From the Sentinel police blotter for Thursday, January 17 2013:
A 35-year-old man was arrested Tuesday after an officer saw him trying to remove a Specialized bike from a bike rack in a parking garage at 2030 North Pacific Ave., said Santa Cruz Deputy Police Chief Steve Clark.
The officer saw Adam Michael Brightwell trying to remove and dismantle a bike that was not his. Brightwell, who said his last address was the Santa Cruz Homeless Services Center, was arrested on suspicion of burglary, possession of stolen property and possession of burglary tools, according to police.
Well done to the Santa Cruz police officer who saw this attempted bike theft as it went down. I think this is something like the fourth Santa Cruz media report of a captured thief over the past couple of months.
There’s some discussion among local bike people who would like to see the Santa Cruz attorney make an example of bike thieves like Mr. Brightwell. I argued that stiffer penalties have almost no deterrent effect on criminal behavior. The better way to deter bike theft is to increase the chances of getting caught. Right now, bike theft is almost risk free in most areas. Bumping up the chances of catching the thief reduces the incidence of that crime, even if the criminal’s only punishment is an overnight stay and an order to appear.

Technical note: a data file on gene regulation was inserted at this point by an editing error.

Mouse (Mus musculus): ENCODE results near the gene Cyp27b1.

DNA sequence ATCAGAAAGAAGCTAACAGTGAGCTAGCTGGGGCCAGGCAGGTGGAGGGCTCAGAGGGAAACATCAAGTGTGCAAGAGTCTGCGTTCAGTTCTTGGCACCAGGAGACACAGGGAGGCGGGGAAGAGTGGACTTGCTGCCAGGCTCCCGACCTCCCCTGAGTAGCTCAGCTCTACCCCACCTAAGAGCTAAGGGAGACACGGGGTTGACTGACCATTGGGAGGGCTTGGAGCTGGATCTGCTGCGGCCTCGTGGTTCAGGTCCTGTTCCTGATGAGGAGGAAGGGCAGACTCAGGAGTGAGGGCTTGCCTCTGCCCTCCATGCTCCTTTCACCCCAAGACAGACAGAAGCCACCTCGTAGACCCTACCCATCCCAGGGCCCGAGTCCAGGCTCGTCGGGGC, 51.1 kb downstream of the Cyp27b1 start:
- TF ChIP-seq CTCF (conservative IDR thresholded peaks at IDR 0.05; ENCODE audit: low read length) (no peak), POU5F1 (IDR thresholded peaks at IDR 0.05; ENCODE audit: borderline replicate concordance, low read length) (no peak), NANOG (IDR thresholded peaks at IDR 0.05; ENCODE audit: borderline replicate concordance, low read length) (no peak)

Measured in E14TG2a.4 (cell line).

As much as we might like to inflict bodily harm on bike thieves (and on their no-good enablers who purchase stolen goods), research consistently shows that increasing the severity of a punishment does not have much effect on crime, while increasing the certainty of punishment does have a deterrent effect.